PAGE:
Can you say with confidence that you understand your power bills? While most will look towards the end price that needs to be paid, understanding your invoice and the type of kWh or kW you're being charged can help answer questions about your home's billing and help you confidently shop around to find the right rate for you.
From identifying which appliances use more power than others to finding effective ways to lower your carbon footprint, understanding your kWh usage will help you understand the usage of your home on a deeper level.
What Does 'kwh' Stand For?
A kWh stands for kilowatt hour. Broken down further, it means kilo, meaning a 1000; watt, a measurement of power; and h, standing for an hour. kWh is, therefore, a unit of energy that measures your home's electricity usage.
You might be familiar with the wattage that your appliances use (i.e. 1000 watts), but kWh will measure the wattage usage from said appliance by the hour. So, for example, if you run your 1000-watt microwave for one hour your usage will be 1 kWh. This is all measured by your home's electricity meter, recorded by your energy provider and presented on your electricity bills.
What's The Difference Between A Kw And Kwh?
While people might think that kW and kWh can be used interchangeably, they will differ greatly regarding your power usage and billing. kWh is a unit that measures how much energy was used, while kW measures the rate at which the energy is used. While it may not sound like a huge difference, it can drastically change the outcome of your energy bills.
Average Electricity Prices Per Kwh
When it comes down to your home's energy usage and power retailer, kWh will be used to calculate the usage of your home- this is also referred to as a usage charge. This usage charge will vary from state to state due to the regulations and retail competition.
The average usage rate in VIC is 21.14c/kWh*, NSW's is 28.54c/kWh* and QLD's is 25.45c/kWh*, while SA's usage charge is an average of 36.13c/kWh*. These prices were calculated from some of the country's leading electricity providers like AGL, Origin Energy Australia, Red Energy and Alinta Energy.
*Prices based on single-rate electricity tariffs for selected postcodes in each state, October 2022. Usage rates are subject to change.
The usage price provided by your energy retailer will depend on market conditions and price caps. If you were to look at how much 1kWh costs, understanding would help put a monetary answer on just how much money is going into continually run appliances. For example, if you have a 1000-watt split system that runs on average for three hours on any given day, you would multiply the kW rate of your split system by the hours you’ve been using it and the usage charge. In this instance, your calculation would look like this;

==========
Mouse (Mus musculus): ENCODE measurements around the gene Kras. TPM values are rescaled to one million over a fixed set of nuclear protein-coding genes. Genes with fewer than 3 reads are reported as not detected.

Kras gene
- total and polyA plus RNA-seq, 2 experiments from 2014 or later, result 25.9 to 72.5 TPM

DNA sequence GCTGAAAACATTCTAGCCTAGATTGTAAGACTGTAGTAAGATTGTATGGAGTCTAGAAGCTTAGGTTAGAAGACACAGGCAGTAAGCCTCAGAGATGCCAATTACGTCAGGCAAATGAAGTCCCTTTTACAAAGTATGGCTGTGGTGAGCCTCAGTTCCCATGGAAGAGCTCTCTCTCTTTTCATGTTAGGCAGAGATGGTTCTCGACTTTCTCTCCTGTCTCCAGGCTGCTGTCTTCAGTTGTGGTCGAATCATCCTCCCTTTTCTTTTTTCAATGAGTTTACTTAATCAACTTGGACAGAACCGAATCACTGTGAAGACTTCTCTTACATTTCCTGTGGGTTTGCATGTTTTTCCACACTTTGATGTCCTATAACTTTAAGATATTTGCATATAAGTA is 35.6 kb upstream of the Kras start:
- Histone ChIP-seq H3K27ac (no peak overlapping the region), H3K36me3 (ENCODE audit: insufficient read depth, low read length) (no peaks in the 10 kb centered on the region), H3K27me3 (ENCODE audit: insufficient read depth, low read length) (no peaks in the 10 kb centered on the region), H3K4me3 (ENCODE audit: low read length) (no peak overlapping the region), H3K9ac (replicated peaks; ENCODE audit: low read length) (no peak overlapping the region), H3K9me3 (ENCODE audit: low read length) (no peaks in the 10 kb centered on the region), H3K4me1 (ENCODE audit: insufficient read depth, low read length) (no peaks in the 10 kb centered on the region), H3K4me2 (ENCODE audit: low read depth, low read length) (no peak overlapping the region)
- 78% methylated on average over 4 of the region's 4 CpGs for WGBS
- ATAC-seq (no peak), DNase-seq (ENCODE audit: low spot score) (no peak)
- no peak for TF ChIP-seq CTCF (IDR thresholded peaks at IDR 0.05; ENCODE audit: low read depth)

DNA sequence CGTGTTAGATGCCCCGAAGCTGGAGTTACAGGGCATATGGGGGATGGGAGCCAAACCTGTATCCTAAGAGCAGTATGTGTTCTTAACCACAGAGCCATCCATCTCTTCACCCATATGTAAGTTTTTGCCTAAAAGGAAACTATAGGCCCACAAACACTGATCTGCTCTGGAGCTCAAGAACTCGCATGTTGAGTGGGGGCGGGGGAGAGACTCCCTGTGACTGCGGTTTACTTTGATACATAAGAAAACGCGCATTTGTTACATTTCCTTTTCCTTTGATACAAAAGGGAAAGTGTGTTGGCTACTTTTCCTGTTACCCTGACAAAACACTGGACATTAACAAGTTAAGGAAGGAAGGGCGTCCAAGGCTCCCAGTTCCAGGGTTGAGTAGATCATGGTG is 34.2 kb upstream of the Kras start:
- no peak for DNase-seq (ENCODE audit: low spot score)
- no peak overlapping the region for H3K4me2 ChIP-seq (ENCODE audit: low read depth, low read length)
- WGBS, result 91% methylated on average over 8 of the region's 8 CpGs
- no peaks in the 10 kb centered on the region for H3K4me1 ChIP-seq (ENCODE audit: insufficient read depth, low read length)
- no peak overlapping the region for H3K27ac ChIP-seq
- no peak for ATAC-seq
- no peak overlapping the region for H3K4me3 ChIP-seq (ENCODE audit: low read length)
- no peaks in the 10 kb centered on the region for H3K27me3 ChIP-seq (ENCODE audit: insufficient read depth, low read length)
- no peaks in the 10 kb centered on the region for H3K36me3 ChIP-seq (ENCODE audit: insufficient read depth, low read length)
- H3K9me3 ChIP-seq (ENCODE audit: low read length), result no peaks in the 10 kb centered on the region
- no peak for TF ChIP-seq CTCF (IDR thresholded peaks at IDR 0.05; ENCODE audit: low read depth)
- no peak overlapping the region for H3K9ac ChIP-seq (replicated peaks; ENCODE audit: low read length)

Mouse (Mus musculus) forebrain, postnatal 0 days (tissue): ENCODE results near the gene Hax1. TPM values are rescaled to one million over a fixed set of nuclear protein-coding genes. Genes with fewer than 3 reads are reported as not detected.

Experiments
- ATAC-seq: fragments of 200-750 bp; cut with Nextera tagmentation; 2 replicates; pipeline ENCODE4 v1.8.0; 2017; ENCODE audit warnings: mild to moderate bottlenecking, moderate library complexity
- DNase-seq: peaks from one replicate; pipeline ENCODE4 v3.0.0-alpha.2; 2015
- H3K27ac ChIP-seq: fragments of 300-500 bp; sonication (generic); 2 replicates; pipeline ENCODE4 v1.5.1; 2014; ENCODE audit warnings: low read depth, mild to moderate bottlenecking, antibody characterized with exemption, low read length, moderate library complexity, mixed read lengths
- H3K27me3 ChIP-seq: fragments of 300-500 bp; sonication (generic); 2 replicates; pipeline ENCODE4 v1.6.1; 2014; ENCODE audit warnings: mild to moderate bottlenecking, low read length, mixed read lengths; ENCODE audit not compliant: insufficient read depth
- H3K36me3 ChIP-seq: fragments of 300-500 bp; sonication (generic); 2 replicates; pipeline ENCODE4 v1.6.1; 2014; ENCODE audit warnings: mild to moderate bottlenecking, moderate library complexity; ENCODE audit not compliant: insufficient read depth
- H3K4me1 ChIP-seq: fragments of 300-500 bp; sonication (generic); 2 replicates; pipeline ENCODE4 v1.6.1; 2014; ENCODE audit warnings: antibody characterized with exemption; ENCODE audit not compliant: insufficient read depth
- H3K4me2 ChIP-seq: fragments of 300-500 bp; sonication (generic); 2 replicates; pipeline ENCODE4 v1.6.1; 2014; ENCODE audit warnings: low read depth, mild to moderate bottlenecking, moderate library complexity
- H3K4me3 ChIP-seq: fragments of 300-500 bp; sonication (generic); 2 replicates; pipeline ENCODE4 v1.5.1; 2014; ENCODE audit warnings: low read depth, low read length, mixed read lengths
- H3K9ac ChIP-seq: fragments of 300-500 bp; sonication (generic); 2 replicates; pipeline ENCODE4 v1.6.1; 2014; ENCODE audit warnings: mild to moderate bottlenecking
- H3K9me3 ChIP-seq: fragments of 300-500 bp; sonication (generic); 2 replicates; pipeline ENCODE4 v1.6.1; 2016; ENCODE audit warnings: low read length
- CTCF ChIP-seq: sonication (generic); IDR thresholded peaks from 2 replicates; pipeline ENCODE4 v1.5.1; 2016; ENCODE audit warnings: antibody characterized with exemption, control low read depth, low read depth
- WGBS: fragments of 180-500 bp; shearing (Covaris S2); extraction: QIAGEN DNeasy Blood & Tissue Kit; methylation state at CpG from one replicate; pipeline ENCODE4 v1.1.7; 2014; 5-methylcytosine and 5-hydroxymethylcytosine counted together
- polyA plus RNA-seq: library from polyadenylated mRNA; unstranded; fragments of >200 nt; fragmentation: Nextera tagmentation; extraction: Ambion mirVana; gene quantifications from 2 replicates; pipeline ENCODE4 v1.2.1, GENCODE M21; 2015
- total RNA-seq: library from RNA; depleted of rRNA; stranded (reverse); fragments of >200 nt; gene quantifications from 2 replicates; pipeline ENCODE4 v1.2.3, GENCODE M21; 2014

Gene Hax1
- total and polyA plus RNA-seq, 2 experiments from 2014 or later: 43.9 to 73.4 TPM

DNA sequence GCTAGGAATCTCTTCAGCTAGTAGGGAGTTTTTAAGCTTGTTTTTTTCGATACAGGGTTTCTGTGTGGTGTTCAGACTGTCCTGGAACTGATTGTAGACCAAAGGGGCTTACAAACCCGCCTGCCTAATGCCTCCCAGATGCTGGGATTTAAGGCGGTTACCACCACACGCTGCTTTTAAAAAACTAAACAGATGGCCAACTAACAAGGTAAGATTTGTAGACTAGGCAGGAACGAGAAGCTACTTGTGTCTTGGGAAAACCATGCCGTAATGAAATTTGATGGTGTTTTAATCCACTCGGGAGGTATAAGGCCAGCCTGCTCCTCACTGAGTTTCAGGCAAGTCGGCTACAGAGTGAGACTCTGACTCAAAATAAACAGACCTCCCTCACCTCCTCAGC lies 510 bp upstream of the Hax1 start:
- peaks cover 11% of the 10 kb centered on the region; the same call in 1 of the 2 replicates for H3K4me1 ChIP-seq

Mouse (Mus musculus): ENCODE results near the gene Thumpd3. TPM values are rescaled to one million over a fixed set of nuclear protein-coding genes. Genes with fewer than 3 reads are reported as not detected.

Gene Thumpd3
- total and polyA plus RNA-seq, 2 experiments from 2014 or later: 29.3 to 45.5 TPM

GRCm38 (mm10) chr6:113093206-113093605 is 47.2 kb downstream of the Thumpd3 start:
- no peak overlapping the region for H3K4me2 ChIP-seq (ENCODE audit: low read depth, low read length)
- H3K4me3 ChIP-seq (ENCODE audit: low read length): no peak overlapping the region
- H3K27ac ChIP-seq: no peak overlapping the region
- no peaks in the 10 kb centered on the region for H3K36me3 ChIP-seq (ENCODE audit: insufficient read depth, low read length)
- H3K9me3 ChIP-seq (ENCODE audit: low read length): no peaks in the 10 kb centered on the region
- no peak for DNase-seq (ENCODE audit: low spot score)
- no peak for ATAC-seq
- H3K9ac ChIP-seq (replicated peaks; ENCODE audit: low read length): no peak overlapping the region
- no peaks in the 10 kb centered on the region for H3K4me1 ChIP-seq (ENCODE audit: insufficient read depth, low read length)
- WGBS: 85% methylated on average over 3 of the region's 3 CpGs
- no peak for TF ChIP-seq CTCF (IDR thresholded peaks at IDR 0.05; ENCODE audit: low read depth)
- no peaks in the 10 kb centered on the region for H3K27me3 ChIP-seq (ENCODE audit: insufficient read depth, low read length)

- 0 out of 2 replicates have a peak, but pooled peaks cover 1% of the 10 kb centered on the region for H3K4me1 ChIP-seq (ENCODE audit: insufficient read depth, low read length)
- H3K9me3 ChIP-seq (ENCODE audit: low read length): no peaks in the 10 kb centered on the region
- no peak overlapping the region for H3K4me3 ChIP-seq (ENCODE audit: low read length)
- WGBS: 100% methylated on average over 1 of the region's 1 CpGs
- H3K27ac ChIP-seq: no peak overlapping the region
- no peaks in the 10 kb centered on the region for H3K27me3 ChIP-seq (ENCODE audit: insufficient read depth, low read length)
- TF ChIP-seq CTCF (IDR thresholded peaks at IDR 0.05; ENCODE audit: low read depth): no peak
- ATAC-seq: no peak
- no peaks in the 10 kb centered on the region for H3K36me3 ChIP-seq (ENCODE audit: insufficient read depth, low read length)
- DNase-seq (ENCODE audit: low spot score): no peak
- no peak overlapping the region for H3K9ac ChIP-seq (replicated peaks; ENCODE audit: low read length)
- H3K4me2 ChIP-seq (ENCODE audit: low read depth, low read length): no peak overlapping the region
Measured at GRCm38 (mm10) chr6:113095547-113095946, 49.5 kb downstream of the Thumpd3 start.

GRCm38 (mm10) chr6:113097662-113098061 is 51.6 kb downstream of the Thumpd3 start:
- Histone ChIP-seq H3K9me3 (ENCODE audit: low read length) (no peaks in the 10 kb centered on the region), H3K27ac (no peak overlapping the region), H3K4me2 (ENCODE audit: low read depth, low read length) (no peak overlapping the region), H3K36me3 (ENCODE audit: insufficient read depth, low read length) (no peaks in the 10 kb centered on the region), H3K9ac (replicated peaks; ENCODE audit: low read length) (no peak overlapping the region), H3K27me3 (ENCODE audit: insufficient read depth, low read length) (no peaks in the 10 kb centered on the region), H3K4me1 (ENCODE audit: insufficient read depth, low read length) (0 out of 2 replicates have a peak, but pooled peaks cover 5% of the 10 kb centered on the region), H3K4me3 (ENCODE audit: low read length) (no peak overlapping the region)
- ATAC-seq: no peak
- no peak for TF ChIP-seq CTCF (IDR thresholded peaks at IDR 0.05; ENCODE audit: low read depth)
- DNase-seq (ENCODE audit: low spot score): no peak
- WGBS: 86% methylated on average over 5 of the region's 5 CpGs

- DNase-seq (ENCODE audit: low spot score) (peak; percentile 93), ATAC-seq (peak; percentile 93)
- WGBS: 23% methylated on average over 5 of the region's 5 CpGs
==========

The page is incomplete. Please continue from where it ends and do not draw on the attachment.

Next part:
1kW x 3 hours x 0.21c/kWh (victorian usage charge average) = 0.63c a day.
This calculation can be used for all your appliances to determine how much your devices cost you. For those who need more time to figure this out, some energy providers offer smart meters that track all your energy use through monetary figures. This will let you easily know exactly how much you're spending on electricity without grabbing a calculator.
What Determines My Electricity Cost Per Kwh On My Energy Bill?
Your energy bill won't be entirely dependent on your actual energy usage but on a range of factors such as your supplier, the type of meter you have, your region and postcode and whether you're on a flexible or fixed plan.
All of these elements will affect your unit rate or usage charge. If you're on a fixed plan, this rate will be the same across the duration of your contract. A variable plan, on the other hand, will see fluctuating rates.
All energy providers will also have a standing charge. This fee is charged daily, no matter how much or little your energy usage is. It's used to pay for the provision of energy to your home from the national grid and other costs your provider covers.
Average Kwh Usages Over A Year?
Your home's energy usage will largely depend on your type of home and how many people live in your home, among many other factors. As a general reference against your home's energy usage, we've provided a list of annual home usage rates according to energy industry figures.
- If you live alone in a small house or work out of home full time, you could use about 2,000 kWh of electricity in a year.
- A small family in a 3-bedroom home that works full-time and goes to full-day schooling can use an average of 3,200 kWh.
- 4 to 5 young adults or students in a share home (for example) who spend most of their time at home in a 4-bedroom house can use around 4,900kWh.
*These amounts are an average cost and general guideline to follow, not a true figure for all individuals.
Why Is It Important To Understand Kilowatt Hours?
Understanding your power bill is a crucial step in furthering your energy literacy. This can help you understand the effectiveness of your appliance's wattage and cost-effectiveness, as well as help lower your bills and carbon footprint. Now that you know the difference between kWh and kW, you can start to check your regular power bills to find out if you're really getting the right deal for your household.
If you think you can find a better deal for your energy usage or want to get the most from your providers, such as urgent electricity connections or improved rates, then start shopping around to find your match. Contact HOOD to find all the help you need to make the right electricity connection.
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